This is the moment of lift-off for Jack And The Beanstalk, rather more than the misbehaving beanstalk-inflating transformation scene that has Simpson ad-libbing deliciously in surprise.
All the while Mia Overfield’s Jack – short for Jacqueline – Trott and her daft brother Billy (Matthew Curnier) grow into their roles, especially once Overfield moves more to the fore as the story demands and Curnier inserts himself in a bouncing ball (ostensibly a giant tomato), only his head sticking out, and somehow changes costume (in a new development on debuting this physical comedy last winter).
Continuity? The return of the Trolley of Puns, turning pantomime into puntomime, this time on the theme of dog breeds on picture boards, that is all the better for a Simpson slip-up. The inevitable ghost scene, but with a new finale, typical of Forster’s determination never to settle for the conventional.
Look out, here come the perennial digs at “desolate, desperate, depressed” Hull; political putdowns aplenty, for Braverman and Sunak, and Blunderbore the giant being re-named Boris, while Wadia adlibs a Cop28 quip when fluffing a line.
Then add Hayley Del Harrison’s choreography, as joyous for the ensemble of Villagers and Zombies as it is for the lead shakers and moovers (in the case of Dave the Talking Cow). On song too is Robert Louden’s musical direction, playful (listen out for the entry for EastEnders star Wadia), vibrant and varied, topped off by Mackenzie and Soden duetting on trumpet at the close.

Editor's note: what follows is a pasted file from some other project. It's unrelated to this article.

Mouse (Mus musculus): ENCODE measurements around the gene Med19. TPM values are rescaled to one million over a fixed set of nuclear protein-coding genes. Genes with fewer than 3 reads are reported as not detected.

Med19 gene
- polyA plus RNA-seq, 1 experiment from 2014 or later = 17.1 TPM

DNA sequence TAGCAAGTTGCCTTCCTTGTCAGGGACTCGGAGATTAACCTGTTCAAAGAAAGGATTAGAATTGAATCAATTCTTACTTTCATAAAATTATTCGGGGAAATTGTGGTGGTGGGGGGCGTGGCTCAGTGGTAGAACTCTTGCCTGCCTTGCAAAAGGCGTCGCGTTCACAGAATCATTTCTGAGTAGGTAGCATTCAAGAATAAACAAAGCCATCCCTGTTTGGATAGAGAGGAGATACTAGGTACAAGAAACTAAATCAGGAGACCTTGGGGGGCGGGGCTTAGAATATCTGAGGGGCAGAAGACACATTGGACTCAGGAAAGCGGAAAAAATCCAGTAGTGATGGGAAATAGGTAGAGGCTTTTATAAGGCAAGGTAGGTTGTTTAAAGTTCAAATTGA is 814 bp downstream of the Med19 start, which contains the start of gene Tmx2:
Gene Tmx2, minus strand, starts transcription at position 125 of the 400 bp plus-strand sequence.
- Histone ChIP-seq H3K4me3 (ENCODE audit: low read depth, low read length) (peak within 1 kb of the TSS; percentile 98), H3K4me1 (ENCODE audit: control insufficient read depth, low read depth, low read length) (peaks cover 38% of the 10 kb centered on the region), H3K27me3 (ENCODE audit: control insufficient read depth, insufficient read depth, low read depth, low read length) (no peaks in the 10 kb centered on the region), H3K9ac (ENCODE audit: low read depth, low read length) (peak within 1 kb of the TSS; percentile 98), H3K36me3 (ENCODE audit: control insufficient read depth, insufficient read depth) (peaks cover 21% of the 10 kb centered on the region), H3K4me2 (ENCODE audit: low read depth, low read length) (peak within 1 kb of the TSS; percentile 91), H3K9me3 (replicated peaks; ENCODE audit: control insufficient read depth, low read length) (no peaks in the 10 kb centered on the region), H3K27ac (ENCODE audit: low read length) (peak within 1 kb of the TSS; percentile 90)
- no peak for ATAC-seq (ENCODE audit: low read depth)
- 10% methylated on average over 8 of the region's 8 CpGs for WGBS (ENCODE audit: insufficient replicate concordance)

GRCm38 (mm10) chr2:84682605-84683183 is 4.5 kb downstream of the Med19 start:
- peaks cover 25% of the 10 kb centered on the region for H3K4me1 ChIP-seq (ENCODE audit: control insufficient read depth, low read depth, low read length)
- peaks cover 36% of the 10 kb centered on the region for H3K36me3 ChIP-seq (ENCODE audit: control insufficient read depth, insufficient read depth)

Innovations? Dame Berwick introduced film to pantomime, and now Juliet Forster reinvigorates it with the aid of Ed Sunman’s video production wizardry, peaking with a send-up of boy band tropes (Mackenzie’s Luke Backinanger is so called after being turned down for a boy band in younger days). By this point, Jack And The Beanstalk has become by far the best of the Evolution shows so far.
Luke Backinanger’s weather-making machine – for his plans for world domination via climate change – lends itself to revamping the dame’s water slapstick scene. Long may it rain, unexpected final flourish et al.
The surprises and delights keep coming, from the Giant being joined by a grumpy teenage son, Darren (who “hates sleeping”), to Simpson’s costume as a piano-playing Elton John, so clever that it requires a double-take before another fiesta of song title puns.
One more talking point: Dave the Talking Cow is not the only animal to tread the boards. Making his stage debut is a scene and headgear-stealing border collie by the name of Zeus – from god to dog in one step!
This three-time Young Kennel Club Crufts champion is trained by Anna Auster (whose mum goes to the same York art class as Forster’s husband, leading to a conversation about Zeus appearing in the show).
The dame and dog partnership – each negotiating an obstacle course with very differing results – is as unpredictable to Simpson, canine and audience alike. Best in Show winner, no question, in a panto that, like Jack’s beans, will grow and grow.